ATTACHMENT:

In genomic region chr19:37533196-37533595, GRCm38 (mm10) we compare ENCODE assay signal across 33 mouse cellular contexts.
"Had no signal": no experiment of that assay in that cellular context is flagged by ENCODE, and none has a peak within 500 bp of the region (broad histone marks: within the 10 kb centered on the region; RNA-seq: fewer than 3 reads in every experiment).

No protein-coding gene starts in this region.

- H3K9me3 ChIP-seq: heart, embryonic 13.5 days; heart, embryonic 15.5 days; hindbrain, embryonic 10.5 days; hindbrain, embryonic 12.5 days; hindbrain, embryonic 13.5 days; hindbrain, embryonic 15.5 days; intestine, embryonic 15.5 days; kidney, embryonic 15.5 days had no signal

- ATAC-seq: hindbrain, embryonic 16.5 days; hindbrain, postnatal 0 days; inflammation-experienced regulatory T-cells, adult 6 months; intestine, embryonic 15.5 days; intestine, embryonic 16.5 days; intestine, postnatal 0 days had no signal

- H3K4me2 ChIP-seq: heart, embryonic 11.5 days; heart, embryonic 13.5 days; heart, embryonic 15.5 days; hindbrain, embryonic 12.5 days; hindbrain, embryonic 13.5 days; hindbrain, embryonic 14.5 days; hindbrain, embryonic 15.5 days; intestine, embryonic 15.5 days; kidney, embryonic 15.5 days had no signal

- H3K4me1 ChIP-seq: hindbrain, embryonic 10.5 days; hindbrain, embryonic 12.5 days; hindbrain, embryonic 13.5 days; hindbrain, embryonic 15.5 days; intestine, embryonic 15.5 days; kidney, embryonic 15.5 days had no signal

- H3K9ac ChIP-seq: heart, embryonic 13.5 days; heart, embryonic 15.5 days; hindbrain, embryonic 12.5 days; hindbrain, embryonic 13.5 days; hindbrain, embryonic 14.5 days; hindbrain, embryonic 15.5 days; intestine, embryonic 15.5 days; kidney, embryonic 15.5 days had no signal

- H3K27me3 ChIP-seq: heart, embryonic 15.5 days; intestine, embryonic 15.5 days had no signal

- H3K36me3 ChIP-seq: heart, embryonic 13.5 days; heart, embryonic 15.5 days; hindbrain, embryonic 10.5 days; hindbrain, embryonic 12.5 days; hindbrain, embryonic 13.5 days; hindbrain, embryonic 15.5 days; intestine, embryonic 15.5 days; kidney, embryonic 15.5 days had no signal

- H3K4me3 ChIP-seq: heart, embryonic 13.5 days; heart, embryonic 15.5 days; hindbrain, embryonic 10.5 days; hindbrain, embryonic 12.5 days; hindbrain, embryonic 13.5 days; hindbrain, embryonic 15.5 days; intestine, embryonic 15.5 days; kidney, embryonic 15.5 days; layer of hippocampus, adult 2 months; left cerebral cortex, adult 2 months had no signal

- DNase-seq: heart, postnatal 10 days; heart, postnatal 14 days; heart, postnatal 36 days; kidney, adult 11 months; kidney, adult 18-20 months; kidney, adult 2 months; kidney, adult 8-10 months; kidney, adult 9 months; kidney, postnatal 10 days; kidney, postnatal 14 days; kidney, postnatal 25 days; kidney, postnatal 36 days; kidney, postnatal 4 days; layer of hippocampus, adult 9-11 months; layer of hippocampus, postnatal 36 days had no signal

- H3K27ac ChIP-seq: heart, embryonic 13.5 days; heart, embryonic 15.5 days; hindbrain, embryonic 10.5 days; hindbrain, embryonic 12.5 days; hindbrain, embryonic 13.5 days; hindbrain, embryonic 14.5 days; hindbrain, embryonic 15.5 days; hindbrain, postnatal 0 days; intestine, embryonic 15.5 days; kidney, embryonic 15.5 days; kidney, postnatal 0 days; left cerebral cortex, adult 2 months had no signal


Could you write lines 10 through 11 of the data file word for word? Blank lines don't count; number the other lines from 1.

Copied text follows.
- H3K36me3 ChIP-seq: heart, embryonic 13.5 days; heart, embryonic 15.5 days; hindbrain, embryonic 10.5 days; hindbrain, embryonic 12.5 days; hindbrain, embryonic 13.5 days; hindbrain, embryonic 15.5 days; intestine, embryonic 15.5 days; kidney, embryonic 15.5 days had no signal

- H3K4me3 ChIP-seq: heart, embryonic 13.5 days; heart, embryonic 15.5 days; hindbrain, embryonic 10.5 days; hindbrain, embryonic 12.5 days; hindbrain, embryonic 13.5 days; hindbrain, embryonic 15.5 days; intestine, embryonic 15.5 days; kidney, embryonic 15.5 days; layer of hippocampus, adult 2 months; left cerebral cortex, adult 2 months had no signal